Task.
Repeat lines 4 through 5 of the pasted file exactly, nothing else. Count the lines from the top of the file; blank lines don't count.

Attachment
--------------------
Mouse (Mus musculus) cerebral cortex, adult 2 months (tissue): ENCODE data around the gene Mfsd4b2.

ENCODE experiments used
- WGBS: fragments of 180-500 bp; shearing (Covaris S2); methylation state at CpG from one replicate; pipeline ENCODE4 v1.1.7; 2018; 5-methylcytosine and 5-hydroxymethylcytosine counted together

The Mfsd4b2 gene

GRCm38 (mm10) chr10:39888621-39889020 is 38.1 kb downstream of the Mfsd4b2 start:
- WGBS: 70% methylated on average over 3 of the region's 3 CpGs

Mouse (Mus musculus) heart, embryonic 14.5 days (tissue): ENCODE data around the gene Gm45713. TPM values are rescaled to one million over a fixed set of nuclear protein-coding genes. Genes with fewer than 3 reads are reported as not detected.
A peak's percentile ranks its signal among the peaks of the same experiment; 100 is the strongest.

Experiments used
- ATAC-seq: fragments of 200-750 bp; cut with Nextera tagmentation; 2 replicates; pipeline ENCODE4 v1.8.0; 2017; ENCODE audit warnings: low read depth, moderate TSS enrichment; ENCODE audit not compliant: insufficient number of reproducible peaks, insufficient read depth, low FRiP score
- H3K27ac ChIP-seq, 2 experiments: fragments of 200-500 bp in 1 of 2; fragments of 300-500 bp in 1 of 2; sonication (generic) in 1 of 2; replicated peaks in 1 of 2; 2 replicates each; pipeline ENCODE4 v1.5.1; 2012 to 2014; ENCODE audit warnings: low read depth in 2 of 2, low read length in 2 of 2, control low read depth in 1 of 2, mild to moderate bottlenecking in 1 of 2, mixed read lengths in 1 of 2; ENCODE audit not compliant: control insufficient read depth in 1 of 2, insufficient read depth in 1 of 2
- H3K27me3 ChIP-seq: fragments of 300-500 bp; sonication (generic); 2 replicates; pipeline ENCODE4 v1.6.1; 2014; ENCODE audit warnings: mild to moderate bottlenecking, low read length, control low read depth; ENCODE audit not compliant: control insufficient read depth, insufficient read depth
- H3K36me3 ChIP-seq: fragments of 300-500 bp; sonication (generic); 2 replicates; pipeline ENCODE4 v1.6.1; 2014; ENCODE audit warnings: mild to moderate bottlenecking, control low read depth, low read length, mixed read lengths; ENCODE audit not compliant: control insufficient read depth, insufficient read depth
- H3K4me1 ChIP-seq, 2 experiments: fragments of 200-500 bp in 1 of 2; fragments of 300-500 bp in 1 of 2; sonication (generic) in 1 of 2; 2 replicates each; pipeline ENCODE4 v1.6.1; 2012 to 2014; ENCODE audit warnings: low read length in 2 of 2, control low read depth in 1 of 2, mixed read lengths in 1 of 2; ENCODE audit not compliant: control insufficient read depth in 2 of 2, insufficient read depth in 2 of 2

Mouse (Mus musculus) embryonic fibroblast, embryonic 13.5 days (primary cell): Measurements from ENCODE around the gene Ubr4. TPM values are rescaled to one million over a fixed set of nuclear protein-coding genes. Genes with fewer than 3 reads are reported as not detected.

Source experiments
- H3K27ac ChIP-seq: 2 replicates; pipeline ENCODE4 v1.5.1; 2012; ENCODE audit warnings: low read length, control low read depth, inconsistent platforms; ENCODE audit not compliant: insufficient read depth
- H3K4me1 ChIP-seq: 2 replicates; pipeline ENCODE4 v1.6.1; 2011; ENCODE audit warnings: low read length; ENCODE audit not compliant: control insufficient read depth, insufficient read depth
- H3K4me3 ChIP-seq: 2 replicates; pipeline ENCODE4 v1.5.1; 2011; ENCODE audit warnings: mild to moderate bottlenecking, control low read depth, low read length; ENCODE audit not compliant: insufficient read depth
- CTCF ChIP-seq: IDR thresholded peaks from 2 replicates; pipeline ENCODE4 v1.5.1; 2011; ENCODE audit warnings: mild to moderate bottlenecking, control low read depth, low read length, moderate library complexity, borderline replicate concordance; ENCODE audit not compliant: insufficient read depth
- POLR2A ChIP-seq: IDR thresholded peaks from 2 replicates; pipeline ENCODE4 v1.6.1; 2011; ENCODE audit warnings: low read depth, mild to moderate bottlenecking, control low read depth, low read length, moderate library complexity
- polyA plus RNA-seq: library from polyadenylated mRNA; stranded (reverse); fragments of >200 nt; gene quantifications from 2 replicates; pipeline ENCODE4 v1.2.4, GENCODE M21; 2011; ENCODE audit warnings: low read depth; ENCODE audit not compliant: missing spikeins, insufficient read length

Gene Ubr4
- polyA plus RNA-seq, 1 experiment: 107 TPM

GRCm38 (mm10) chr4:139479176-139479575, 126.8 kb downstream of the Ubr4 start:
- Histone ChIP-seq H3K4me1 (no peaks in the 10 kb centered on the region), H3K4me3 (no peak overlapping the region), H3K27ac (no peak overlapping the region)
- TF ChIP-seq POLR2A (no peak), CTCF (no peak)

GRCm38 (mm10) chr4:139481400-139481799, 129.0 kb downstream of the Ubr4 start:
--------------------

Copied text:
The Mfsd4b2 gene

GRCm38 (mm10) chr10:39888621-39889020 is 38.1 kb downstream of the Mfsd4b2 start: